Aurora: So check it out, join our planner club for the planner content, and you can join our full access membership for the planner content course and all of our call discussion library. And now you can also access just the call discussion library, all of our past calls, even the ones that haven’t been on the podcast yet.
And discussions you can find there for just 2 .49 to start and then 4. 99 a month. So you can access all the content for 19.99 and we have. Different accessible options for you from. 4. 99 to 19.99. So check it out on my website, embracing intensity.com under memberships.
This one is a recording on perfectionism that we did in may of 2022. And when I went back to that time, because of the big move, I had a bunch of fantastic calls that never made it on the podcast yet.
So I’ll be editing those and adding those as we go. But if you want to access them right away, you can join the guests call library. Enjoy.
Awesome. Welcome. Welcome everyone.
Introduction to Guest Speaker – Aileen Kelleher
Aurora: And I am super thrilled here to have Aileen Kelleher, who is an amazing therapist and talks about giftedness and twice exceptionality. And today she’s talking about a. super, super relevant topic of perfectionism. So welcome Aileen.
Aileen: Well, thank you so much for having me. I’m Eileen Kelleher. I’m a therapist and a life coach. I’m primarily focusing on working with people in the gifted community. My therapy practice is all gifted and twice exceptional children and families.
And then my life coaching practice is with gifted and also people who identify as perfectionists or overachievers, just that kind of like high intensity sensitive type of personality. I really enjoy working with. So. Yeah, I had done a presentation on perfectionism a little while ago just created a course for it.
And so I’m just going to kind of go over some of the key points from that, but it’s definitely a topic that is near and dear to my heart. I, you know, As with a lot of things that we teach, you know, the reason we’re passionate about it is because it’s something that we often have dealt with ourselves.
Or I would say I’m a recovering perfectionist. It’s something that I’ve definitely learned how to work with and become compassionate towards myself and manage my thinking a lot better. But I think that, you know, we’re always continuing to learn and grow. So I don’t, all of this stuff I share, it’s not to make you think that I know everything about it.
Just kind of what I’ve learned over the years in working with perfectionism and myself and other people.
Understanding Perfectionism and its Impact
Aileen: So, so when it comes, there’s an intersection between perfectionism and giftedness that a lot of people experience. The definition of perfectionism in the American Psychological Association dictionary is the, to the tendency to demand of others or of oneself an extremely high or even flawless level of performance.
in excess of what is required by the situation. It is associated with depression, anxiety, eating disorders, and other mental health problems. So as you can see, perfectionism isn’t this kind of benign character trait of like, Oh, I’m such a perfectionist. You know, like how some people will use the term OCD kind of flippantly when actually it’s something that can cause a lot of real pain and difficulty in people’s lives.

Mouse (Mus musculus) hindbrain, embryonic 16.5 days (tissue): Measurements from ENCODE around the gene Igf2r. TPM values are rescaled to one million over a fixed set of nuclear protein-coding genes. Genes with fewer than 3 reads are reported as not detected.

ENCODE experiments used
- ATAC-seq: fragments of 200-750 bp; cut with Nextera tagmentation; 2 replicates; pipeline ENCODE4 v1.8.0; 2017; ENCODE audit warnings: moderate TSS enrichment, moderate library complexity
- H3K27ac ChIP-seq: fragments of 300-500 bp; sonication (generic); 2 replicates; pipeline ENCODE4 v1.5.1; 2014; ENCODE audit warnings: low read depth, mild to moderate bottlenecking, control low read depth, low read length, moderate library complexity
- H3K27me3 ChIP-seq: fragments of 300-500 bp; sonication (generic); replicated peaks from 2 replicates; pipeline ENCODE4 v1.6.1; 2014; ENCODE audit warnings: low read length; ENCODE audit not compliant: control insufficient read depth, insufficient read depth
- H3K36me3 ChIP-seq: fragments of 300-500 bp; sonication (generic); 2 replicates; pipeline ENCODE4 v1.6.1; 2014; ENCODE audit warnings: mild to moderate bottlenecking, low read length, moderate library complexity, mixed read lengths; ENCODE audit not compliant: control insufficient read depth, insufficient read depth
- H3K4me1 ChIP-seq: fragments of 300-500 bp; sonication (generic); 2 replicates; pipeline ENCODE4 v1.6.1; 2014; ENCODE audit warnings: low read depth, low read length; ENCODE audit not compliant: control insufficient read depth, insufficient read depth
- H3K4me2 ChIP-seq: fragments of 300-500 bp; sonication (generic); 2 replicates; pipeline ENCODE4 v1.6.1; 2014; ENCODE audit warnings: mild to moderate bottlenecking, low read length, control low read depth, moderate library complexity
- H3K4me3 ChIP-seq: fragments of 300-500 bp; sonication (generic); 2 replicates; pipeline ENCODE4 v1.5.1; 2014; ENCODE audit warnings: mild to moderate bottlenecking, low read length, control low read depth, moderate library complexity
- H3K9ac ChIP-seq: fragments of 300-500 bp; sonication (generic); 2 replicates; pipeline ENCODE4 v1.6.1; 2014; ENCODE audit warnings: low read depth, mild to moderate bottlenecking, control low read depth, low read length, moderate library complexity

So there are certain overlaps of characteristics of gifted people that also relate to perfectionism.
The Intersection of Perfectionism and Giftedness
Aileen: So there’s the high expectations of yourself and others. There’s this that sensitivity, which will leave us easily wounded and have a need for emotional support high levels of frustration. So particularly when we feel like we’re not meeting the standards we have Sometimes a volatile temper especially related to our perceptions of what failure is and whether or not we’re failing.
There’s also the strong power of critical thinking, skepticism, self criticism, which don’t necessarily have to be negative, right? But it can be when we turn it in on ourselves too harshly. There’s this heightened receptivity and the urge to perfect things. This kind of idea of wanting to create something of beauty.
And then gifted people are also often vigilant about fairness, justice, threats to humanity. And so that can create sometimes kind of like this moral perfectionism. anD then there’s also let’s see. So in terms of the high standards of giftedness, it’s. kind of natural for gifted people and it doesn’t mean it’s a necessarily wrong thing.
It’s okay as Like, as long as it’s motivated by internal values and what we truly, like, want to create as opposed to these external expectations that make, we may feel pressure to live up to something external. That’s when it can kind of create this difficulty within ourselves. So one of the cool things is that we, as.
people who identify as gifted or twice exceptional get to choose what excellence means to us. It doesn’t have to be, you know, just defined as a response to perceived judgment from others. It can be this kind of beautiful, developing. Mysterious quality that continues to unfold as we continue to create and do what we love.
Right? And it’s also okay to feel good about like the rewards and the positive aspects of our healthy striving for, you know, pursuing the things we love. So there’s also, let’s see.
This sense of the difficulties when giftedness and perfectionism overlap can be the sense of urgency. So moving at a fast pace, which when we’re kind of when we’re in flow that can be more comfortable and feel good. But there’s also sometimes a sense of urgency that can be cause anxiety and impatience that can be difficult to deal with.